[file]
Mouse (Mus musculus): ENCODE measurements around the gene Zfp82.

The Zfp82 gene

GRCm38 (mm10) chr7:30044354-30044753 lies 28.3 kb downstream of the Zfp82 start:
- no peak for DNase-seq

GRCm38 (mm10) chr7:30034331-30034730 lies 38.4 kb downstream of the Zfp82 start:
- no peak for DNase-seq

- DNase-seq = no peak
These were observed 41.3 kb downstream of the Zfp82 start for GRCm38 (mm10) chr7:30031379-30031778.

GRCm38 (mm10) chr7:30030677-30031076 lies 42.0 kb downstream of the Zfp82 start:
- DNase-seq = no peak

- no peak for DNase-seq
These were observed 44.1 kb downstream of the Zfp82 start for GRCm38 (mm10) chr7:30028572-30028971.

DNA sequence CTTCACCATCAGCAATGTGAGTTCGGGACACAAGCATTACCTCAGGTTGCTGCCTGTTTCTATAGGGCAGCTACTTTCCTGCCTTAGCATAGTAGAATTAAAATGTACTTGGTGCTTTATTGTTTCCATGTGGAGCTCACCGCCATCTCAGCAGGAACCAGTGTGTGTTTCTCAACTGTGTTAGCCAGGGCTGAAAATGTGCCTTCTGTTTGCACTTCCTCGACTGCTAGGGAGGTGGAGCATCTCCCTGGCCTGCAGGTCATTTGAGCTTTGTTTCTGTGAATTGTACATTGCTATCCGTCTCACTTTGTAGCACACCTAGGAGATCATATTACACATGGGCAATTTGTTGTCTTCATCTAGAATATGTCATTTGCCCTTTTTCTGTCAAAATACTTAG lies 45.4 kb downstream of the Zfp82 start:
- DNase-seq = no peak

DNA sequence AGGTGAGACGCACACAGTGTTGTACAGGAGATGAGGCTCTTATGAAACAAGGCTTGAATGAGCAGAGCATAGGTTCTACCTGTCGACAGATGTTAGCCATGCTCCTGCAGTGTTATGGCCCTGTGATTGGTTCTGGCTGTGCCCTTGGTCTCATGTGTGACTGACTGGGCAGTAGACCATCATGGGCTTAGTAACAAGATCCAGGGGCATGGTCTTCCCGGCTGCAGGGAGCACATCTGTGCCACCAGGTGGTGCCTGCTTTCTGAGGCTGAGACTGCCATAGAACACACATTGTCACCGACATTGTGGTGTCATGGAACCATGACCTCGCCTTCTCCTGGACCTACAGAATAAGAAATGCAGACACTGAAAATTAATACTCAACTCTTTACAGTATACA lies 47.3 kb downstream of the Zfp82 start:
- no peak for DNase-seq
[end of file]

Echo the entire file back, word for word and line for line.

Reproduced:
Mouse (Mus musculus): ENCODE measurements around the gene Zfp82.

The Zfp82 gene

GRCm38 (mm10) chr7:30044354-30044753 lies 28.3 kb downstream of the Zfp82 start:
- no peak for DNase-seq

GRCm38 (mm10) chr7:30034331-30034730 lies 38.4 kb downstream of the Zfp82 start:
- no peak for DNase-seq

- DNase-seq = no peak
These were observed 41.3 kb downstream of the Zfp82 start for GRCm38 (mm10) chr7:30031379-30031778.

GRCm38 (mm10) chr7:30030677-30031076 lies 42.0 kb downstream of the Zfp82 start:
- DNase-seq = no peak

- no peak for DNase-seq
These were observed 44.1 kb downstream of the Zfp82 start for GRCm38 (mm10) chr7:30028572-30028971.

DNA sequence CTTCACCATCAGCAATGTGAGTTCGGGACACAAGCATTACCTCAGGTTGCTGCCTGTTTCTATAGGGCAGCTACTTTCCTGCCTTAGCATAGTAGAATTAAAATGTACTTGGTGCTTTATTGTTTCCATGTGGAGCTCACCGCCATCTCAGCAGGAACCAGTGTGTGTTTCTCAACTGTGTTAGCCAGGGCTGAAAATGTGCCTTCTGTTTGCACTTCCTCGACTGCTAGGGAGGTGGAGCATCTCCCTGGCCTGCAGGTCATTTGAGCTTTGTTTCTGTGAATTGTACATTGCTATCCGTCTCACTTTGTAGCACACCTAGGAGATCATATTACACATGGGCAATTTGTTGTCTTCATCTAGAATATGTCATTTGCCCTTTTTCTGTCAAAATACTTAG lies 45.4 kb downstream of the Zfp82 start:
- DNase-seq = no peak

DNA sequence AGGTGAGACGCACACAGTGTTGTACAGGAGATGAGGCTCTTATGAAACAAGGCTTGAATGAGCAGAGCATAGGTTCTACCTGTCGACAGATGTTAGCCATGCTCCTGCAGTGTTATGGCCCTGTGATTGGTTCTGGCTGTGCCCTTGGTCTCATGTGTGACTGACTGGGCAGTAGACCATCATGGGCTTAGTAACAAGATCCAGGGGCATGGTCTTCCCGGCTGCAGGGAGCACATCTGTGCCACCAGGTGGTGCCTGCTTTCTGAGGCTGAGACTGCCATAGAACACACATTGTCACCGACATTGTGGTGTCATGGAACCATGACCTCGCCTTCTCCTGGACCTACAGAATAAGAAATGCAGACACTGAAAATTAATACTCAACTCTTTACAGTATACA lies 47.3 kb downstream of the Zfp82 start:
- no peak for DNase-seq